If you feel like you’re spending more time waiting for your flight to take off rather than actually enjoying your holiday, you may be right.
Because flights are more likely to be delayed during the summer months according to a pilot — but it’s not just down to bad weather or strikes, The Sun reports.
Boeing 787 Dreamliner pilot Charlie Page told The Points Guy: “The summer holidays bring increased demand for flights and with that comes inevitable problems.”
And that’s before you factor in any industrial action or weather issues.
As the day goes on, delays are only going to get worse.
Air traffic control issues, missed gate slots and plane rotations delays can all impact flight times — here’s what you need to know.
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Flights can be delayed for a number of reasons. Picture: istockSource:istock
If there’s a fault with the aircraft, there will obviously be delays — but airlines have procedures in place to try to reduce the likelihood of this happening.
One of these is the minimum equipment list (MEL).
Mr Page explained all planes had a MEL and everything on the list must be present for the plane to take off.
For example, a Boeing Dreamliner has eight wheels with eight brakes, but the plane is allowed to take off if there’s a minimum of six of these working.
But even though the plane is allowed to fly for its next journey, it can have a knock-on effect.
The crew will need to report the issue and any broken brakes will have to be fixed the next time it comes in for maintenance.
If there are too many problems, dispatchers can choose to ground the plane.
Faults with an aircraft can contribute to plane delays and, in some cases, ground the plane. Picture: istock.Source:istock
CREW WORKING HOURS
Pilots and flight attendants are only allowed to work a certain number of hours before being made to rest by law.
In Europe, this is 2000 hours in a 12-month period — or 60 hours in seven days. And there are limits to the number of hours they can work in a day as well.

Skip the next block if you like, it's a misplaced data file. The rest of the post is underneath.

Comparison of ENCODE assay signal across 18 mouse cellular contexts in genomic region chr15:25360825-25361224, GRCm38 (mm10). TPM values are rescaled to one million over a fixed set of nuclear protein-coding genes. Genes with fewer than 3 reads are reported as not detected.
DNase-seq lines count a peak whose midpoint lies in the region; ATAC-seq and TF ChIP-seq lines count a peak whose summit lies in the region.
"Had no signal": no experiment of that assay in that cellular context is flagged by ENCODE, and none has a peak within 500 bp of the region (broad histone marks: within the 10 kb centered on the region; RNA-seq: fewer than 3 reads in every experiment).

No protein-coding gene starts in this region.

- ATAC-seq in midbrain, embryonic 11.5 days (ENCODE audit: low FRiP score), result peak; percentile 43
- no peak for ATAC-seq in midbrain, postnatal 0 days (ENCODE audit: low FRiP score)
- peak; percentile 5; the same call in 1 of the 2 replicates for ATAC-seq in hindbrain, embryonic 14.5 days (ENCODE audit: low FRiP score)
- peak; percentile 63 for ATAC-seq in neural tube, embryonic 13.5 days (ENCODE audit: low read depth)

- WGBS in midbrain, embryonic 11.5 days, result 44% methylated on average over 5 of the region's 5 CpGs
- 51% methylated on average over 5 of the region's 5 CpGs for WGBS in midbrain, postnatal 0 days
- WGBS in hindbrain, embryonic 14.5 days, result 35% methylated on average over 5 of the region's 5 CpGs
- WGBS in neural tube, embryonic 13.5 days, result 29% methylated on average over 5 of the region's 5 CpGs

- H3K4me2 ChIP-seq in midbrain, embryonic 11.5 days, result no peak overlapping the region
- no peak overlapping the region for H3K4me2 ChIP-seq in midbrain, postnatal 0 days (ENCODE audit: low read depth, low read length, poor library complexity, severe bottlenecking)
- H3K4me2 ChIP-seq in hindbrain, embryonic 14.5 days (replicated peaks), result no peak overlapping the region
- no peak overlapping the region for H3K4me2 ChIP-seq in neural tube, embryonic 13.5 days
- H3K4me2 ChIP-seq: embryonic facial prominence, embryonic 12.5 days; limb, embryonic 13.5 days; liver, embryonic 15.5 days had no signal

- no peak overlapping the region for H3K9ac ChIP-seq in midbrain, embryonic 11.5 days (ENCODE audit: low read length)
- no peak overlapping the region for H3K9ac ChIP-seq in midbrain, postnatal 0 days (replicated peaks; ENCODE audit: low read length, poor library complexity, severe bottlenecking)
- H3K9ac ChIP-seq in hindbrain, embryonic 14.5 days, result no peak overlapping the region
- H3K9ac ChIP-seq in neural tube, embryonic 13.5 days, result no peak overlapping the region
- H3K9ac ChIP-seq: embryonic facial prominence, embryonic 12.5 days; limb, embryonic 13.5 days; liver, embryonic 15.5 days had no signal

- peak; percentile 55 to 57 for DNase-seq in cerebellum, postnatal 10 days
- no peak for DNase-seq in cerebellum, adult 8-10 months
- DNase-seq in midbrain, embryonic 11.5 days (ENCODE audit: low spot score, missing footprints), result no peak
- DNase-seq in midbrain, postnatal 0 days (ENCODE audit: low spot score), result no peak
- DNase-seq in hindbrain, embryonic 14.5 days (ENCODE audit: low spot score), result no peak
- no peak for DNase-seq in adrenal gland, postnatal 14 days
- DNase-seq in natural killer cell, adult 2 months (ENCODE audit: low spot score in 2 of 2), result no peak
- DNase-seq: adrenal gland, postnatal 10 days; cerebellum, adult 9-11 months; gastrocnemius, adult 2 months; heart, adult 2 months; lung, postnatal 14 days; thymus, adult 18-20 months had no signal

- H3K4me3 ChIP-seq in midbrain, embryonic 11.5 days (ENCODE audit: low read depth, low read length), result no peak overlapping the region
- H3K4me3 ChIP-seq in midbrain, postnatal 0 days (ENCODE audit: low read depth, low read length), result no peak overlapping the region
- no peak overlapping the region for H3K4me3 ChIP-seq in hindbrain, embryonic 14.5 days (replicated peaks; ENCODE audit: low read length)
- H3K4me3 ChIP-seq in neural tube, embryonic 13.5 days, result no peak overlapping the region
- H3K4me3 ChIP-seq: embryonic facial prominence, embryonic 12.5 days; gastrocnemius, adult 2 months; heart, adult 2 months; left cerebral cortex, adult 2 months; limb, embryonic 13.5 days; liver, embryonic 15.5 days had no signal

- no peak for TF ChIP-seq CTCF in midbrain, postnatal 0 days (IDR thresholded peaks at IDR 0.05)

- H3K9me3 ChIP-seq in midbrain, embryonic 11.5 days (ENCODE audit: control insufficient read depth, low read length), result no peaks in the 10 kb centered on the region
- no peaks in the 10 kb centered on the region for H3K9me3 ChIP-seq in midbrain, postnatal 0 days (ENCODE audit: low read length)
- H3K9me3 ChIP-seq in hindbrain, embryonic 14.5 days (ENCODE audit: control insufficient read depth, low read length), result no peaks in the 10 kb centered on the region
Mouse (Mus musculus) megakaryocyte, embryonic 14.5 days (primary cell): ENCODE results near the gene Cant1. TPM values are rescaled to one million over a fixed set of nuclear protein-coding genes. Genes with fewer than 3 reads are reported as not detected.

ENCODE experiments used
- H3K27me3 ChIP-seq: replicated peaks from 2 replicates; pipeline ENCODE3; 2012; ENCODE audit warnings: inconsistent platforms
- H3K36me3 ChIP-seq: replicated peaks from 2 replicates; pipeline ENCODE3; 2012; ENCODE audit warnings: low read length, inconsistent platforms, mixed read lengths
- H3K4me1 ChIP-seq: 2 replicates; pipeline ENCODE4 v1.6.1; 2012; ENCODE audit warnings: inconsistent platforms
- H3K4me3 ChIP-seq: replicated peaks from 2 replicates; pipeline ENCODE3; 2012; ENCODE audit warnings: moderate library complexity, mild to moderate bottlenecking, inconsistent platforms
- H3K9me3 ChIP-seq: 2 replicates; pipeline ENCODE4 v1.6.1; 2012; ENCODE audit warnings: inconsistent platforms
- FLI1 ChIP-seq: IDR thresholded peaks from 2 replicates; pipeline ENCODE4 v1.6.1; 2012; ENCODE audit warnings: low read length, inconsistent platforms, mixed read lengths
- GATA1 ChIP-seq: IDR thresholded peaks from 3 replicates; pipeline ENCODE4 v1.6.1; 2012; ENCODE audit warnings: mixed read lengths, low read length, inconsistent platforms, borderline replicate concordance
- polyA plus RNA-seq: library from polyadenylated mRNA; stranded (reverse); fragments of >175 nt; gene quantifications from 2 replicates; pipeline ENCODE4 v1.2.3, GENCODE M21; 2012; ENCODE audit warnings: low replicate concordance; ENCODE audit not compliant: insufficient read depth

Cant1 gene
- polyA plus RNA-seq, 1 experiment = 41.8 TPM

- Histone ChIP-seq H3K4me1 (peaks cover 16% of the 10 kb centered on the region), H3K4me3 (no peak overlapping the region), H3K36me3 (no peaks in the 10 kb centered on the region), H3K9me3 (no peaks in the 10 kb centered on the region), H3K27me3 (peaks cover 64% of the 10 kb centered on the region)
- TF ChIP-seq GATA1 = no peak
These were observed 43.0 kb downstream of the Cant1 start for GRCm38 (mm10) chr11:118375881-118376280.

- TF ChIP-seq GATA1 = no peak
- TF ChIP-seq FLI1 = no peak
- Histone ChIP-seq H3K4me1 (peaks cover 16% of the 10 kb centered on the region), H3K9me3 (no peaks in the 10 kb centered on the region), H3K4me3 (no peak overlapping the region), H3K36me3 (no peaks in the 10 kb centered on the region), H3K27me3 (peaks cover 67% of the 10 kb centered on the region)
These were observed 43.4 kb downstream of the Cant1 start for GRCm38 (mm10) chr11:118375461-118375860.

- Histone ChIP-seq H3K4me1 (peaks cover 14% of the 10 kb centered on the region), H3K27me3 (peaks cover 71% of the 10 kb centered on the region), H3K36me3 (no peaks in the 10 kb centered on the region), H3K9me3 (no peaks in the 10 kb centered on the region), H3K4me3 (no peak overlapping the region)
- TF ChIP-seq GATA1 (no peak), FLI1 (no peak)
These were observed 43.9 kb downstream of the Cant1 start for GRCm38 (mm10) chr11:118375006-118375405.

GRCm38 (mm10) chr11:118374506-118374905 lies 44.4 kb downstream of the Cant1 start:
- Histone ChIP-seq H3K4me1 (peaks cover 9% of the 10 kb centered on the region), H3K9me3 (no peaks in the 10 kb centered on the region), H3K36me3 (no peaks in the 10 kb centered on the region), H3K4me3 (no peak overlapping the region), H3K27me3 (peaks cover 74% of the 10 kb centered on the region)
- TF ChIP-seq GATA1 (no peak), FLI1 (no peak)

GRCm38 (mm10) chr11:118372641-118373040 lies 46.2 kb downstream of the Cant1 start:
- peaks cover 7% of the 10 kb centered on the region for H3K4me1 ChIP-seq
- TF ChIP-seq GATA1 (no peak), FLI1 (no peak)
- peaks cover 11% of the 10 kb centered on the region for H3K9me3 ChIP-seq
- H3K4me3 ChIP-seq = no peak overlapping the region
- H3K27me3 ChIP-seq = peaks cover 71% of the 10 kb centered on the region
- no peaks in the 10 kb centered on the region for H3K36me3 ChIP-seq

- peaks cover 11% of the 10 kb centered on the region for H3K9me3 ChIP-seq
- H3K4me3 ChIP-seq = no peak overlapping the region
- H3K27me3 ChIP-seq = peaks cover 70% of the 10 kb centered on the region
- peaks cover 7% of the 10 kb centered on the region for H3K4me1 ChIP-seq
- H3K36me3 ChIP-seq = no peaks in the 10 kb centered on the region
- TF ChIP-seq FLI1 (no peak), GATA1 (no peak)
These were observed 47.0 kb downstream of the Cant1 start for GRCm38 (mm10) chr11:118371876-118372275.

If the crew end up hitting their limit — even if it’s because of other delays — then they must stop working.
In some cases, this can mean a longer than usual delay as a new crew needs to be found.
This can even lead to cancellations if a new crew cannot be found in time.
As more people travel over the summer months, there is a higher demand for aircraft.
Airlines have tight turnaround schedules to make sure enough planes are in the right destinations at the right time.
But if there is a delay on one flight, it can have a knock on effect on the rest of that aircraft’s routes — causing delays to scheduled flights that follow.
Cabin crew clocking up too many hours can lead to flight delays if another crew needs to be found at short notice. Picture: istock.Source:istock
Planes have designated timeslots at airports dictating when they are permitted to take off or land — all organised by air traffic control.
If they miss this, they will need to wait for the next available slot, which can obviously mean delays if it’s a busy day at the airport.
And during summer months and busy flight days, air traffic control is under more pressure than normal to get flights out on time.
This is also why crew prefer to board passengers even if there is a long delay before takeoff — so they can be ready for any last-minute availability to depart.
This article originally appeared on The Sun and was reproduced with permission
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